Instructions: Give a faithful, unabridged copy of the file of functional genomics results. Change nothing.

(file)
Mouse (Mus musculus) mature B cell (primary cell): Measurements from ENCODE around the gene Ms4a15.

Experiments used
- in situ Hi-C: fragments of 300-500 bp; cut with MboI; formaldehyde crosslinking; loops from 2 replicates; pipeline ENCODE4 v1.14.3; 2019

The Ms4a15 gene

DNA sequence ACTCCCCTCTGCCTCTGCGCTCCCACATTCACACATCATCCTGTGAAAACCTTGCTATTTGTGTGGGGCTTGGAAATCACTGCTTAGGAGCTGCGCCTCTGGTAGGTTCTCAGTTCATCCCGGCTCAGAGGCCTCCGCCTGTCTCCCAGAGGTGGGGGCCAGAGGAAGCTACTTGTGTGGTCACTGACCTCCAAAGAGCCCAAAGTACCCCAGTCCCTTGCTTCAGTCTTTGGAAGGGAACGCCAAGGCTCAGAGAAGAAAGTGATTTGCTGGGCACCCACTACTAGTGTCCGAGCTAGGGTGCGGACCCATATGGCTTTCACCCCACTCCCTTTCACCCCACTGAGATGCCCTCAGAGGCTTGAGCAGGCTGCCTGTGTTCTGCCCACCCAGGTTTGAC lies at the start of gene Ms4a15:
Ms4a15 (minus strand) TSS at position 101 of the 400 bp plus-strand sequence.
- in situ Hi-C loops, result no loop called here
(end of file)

Mouse (Mus musculus) mature B cell (primary cell): Measurements from ENCODE around the gene Ms4a15.

Experiments used
- in situ Hi-C: fragments of 300-500 bp; cut with MboI; formaldehyde crosslinking; loops from 2 replicates; pipeline ENCODE4 v1.14.3; 2019

The Ms4a15 gene

DNA sequence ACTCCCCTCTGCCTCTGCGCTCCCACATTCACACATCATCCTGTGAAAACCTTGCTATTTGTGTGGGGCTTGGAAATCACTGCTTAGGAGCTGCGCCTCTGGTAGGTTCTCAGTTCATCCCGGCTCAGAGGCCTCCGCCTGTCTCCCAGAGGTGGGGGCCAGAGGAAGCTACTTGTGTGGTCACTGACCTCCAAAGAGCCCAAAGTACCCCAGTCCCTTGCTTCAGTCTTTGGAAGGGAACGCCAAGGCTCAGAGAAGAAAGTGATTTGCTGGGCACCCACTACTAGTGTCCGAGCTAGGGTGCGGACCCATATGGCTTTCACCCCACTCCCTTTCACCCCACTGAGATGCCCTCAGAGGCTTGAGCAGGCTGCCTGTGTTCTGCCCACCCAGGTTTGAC lies at the start of gene Ms4a15:
Ms4a15 (minus strand) TSS at position 101 of the 400 bp plus-strand sequence.
- in situ Hi-C loops, result no loop called here